Bennett, who formerly worked for The Press of Atlantic City as a bureau chief, copy editor and reporter, said she was stunned when she read that the state no longer would publish performance analyses in child-fatality cases. The advocate report on the case involving Bennett's family - which settled a lawsuit against DYFS for $750,000 - is a prime example of the kind of accountability that will be missed.
DYFS was involved with the family before the murders.
In mid-2004, another Bennett grandchild, Amanda Bennett, then 16, charged Wendy's husband, Scott McCarter, with sexually abusing her when she was 13. McCarter was charged in July 2004 with six counts of aggravated sexual assault against Amanda and her best friend.
DYFS got involved. McCarter, who was initially jailed and then living out of the family's Millville home, was ordered not to have contact with Amanda and Scott and Melanie, until services and treatment were completed. But DYFS ignored complaints that McCarter had violated orders to stay away from Amanda and her younger siblings. Amanda moved out.
Wendy initially supported Amanda. But within months, she wanted to reunite the family. Police told DYFS Wendy pressured Amanda to drop the charges.
But DYFS did not even visit between Aug. 17 and Oct. 6, 2004, the report said. Then, workers discovered McCarter had moved back in, and Amanda had moved out to live with her paternal grandmother. The report found no evidence that two DYFS workers expressed any concern about McCarter violating the case plan. Nor did they act to remove Amanda's younger siblings from the home. The report noted it is "unlikely" that a sexual abuser would limit abuse to only one child.
DYFS did not insist McCarter move out until Dec. 30, 2004. DYFS workers were supposed to visit the home every two weeks in 2005. But only eight visits occurred. During one, workers discovered McCarter was spending unsupervised time with the children in violation of the case plan.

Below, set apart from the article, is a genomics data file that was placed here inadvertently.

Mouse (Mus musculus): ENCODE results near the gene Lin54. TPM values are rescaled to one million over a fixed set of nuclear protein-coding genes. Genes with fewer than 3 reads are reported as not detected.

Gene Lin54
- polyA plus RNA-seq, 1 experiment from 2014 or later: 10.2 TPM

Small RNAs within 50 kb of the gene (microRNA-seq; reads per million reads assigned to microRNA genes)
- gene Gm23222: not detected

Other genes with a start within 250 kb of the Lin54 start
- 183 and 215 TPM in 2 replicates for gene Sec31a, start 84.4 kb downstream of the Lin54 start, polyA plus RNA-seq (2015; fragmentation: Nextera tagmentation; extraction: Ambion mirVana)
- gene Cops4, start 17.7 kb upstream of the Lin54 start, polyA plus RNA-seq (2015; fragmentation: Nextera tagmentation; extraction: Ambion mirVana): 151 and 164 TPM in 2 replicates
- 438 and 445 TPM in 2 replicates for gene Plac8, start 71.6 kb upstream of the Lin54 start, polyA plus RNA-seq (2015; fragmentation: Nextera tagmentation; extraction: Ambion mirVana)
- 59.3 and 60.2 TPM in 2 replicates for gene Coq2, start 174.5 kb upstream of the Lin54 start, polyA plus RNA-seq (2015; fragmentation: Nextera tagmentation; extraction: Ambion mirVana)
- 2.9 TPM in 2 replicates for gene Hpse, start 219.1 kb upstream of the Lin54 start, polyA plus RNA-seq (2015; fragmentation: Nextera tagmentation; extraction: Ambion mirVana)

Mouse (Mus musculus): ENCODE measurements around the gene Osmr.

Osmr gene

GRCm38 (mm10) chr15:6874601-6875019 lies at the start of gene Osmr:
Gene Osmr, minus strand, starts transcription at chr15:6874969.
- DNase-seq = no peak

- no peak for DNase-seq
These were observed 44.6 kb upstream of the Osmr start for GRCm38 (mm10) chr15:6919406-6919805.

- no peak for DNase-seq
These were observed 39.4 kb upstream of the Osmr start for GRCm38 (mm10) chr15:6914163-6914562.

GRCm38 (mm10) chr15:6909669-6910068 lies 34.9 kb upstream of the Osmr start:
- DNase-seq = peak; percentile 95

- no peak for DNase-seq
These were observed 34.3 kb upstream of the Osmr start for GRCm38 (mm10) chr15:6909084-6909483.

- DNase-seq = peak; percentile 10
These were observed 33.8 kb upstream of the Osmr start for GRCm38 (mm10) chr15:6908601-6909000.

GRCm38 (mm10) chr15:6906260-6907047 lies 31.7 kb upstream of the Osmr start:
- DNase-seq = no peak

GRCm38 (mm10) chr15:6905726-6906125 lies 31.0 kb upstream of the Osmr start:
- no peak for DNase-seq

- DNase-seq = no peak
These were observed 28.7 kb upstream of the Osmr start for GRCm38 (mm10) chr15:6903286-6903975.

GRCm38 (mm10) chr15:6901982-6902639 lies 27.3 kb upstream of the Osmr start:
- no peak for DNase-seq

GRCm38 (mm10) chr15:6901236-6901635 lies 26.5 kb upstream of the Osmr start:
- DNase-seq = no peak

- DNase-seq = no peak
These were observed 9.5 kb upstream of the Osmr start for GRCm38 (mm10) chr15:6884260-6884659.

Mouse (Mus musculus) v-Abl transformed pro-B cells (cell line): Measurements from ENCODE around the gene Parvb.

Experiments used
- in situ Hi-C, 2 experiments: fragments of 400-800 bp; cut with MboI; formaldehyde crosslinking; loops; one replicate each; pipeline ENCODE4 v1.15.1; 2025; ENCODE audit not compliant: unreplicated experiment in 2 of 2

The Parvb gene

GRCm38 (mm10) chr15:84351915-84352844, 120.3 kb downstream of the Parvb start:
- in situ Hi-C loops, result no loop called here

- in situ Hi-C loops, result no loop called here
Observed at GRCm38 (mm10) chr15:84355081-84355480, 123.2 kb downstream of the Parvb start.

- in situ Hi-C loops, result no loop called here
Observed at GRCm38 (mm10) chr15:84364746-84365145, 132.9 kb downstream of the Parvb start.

No visits were recorded in 2006, the report said. McCarter's sexual assault trial began in mid-May. On May 25, 2006, on a day he was supposed to testify, McCarter, 40, entered the family's Millville home and shotgunned to death Wendy, 35, and their two children, Scott and Melanie. They died while they slept in their beds. McCarter then turned the weapon on himself.
The child advocate's report documented case-management problems in detail, including a "fundamental flaw" in the DYFS case plan that allowed an accused sexual molester access to the children during the day, even though Amanda and her friend had said McCarter abused them during daytime hours.
State officials have said one reason for discontinuing its public case reviews is to protect surviving family members. But Zalkind said those families often want to know how the system failed.
Bennett said that it hurts every time their story is retold. But she said she believes the public accountability keeps the system honest and directly helps save other children in dangerous situations.
"Every time our case is mentioned, it's a new trauma for Amanda and us," she said. "But you weigh that against improving the system and saving the life of a child.
"We want to see our children in New Jersey safe," she said.
A recent case that could be affected by the state's change in practice involves the April 22 murder of a 2-year-old boy in Woodbine, Cape May County. Caden Rivera, who had cerebral palsy, died from blunt-force trauma to his abdomen, authorities said. His mother's boyfriend, Damien Garcia Rodriguez, 31, of Wildwood was charged with aggravated manslaughter and awaits trial in the Cape May County Jail.
Caden's estranged father, Juan Rivera-Perez, 30, of Wildwood had claimed in a complaint to DYFS a month before the murder that the child was being abused.
DYFS released a document showing that DYFS acted on the tip and had investigated the mother, Jennifer Bowen, in the past on allegations of abuse, neglect and substance abuse. Three of her children were removed from her care and placed with relatives in April 2000, the document said. DYFS found no evidence of alleged substance abuse in March 2007, when Bowen was pregnant with Caden, it said.
But the document provides no details of DYFS' activities in the month leading up to Caden's death, other than that the last contact with the child was made March 25, six days after it received a complaint.
Did DYFS workers follow proper procedures? Did they interview the accused murderer? Did they find evidence of abuse or neglect? These are the kinds of questions the Child Advocate Office had asked - and publicly answered - until now.
Wexler, of the national reform group, advocates a bold approach to public accountability in child welfare.
"What's really needed is a 'rebuttable presumption' of total openness," Wexler said. "All court hearings should be open. Almost all records should be open - not just in fatality cases, but in every case."
Seventeen states, including Florida and New York, have opened proceedings and some records to the public. As a result, he said, the public understands more about the system's workings, and not just fatality cases. Accountability has improved, Wexler said.
"You can't fix a government system with one designated government watchdog, be it (the child advocate) or a review board," he said. "We all have to be the watchdogs, so we all have to have the information."